One of the archetypal First World War images is of the PH helmet respirator issued to British soldiers in the mid-period of the war.
After the Second Battle of Ypres, in which asphyxiants were used to great effect, new gases such as phosgene and hydrogen cyanide made improved gas protection imperative. Experiments indicated that a hooded helmet that had been first soaked in sodium phenate could provide protection. The Phenate Helmet (or 'P' Helmet, or the Tube Helmet, as it was officially known) was adopted from mid-November 1915 and featured the more durable glass goggles set on a hood made of multi-layered linen. The original design had had flannel layers of cloth dipped in sodium phenolate and glycerin, protecting against chlorine and phosgene but not against tear gas. Normal exhalation of carbon dioxide reduced the ability to combat hydrogen cyanide gas, so a tube-shaped valve was fitted so the wearer would breathe out through his mouth.
A further development followed the realization that when the P Helmet was exposed to greater concentrations of phosgene it lost its capacity to protect the wearer. The PH Helmet (Phenate Hexamine) replaced it in October 1915 and added hexamethylene tetramine, which greatly improved protection against phosgene and added protection against hydrocyanic acid.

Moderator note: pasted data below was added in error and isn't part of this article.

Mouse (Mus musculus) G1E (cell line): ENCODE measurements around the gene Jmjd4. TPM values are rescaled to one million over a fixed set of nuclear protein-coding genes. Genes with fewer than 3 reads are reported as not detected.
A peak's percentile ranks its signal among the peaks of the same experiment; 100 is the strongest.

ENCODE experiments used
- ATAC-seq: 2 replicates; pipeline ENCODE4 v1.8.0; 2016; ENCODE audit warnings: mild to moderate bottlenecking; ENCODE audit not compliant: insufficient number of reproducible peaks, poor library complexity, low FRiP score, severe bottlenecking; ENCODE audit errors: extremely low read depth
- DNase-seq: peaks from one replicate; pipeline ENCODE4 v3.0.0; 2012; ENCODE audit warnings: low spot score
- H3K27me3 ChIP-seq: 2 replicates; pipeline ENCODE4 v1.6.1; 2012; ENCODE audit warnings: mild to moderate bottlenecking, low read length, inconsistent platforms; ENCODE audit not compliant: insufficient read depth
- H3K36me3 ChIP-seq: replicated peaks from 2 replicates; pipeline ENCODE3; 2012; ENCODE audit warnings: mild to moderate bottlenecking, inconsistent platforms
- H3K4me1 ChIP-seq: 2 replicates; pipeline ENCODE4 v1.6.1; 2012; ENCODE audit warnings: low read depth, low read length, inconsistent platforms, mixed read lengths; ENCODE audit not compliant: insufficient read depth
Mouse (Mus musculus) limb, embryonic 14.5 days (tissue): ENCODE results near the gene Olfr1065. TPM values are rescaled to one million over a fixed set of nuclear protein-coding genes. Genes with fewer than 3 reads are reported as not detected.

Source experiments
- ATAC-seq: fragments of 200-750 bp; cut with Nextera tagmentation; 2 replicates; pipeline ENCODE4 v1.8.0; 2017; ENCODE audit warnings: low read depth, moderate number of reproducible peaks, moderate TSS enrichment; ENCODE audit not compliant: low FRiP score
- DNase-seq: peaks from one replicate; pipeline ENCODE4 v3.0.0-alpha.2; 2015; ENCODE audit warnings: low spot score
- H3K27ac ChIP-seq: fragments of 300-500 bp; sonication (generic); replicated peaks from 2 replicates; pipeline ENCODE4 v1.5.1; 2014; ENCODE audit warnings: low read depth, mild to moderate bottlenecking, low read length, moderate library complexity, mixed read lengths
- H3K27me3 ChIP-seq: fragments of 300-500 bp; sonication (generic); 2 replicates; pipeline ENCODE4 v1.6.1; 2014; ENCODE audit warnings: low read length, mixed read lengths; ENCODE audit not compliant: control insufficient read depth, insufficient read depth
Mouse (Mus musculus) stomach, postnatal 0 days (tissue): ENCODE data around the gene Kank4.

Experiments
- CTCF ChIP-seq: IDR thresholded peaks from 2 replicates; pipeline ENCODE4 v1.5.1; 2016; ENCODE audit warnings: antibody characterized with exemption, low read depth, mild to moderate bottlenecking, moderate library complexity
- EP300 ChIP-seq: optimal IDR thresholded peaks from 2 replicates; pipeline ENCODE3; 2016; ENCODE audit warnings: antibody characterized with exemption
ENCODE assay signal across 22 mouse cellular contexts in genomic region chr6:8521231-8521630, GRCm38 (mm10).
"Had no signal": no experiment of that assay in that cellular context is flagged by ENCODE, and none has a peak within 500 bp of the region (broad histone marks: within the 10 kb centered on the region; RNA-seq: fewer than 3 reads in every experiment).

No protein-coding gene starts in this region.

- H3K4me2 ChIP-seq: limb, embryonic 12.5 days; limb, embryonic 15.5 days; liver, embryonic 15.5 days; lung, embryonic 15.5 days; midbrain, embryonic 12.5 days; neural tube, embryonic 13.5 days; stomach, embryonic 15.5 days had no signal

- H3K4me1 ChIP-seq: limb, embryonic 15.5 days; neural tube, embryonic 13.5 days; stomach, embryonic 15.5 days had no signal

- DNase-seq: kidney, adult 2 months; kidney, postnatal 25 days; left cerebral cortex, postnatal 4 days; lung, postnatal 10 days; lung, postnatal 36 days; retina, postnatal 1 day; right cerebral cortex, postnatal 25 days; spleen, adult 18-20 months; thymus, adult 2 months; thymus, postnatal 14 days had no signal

|British Machine Gunners at the Battle of the Somme|
From January 1916 all such helmets were to be dipped in a phenate-hexamine solution, thus the PH Helmet came into being, and it was this type that was commonly used by all British troops in France by July 1916. In the meantime, the small-box respirator – the most recognizable gas mask of the war – was being developed and introduced. It consisted of a face piece and a filter box, connected by a corrugated tube.
Sources: The Imperial and Canadian War Museum Websites and Wikipedia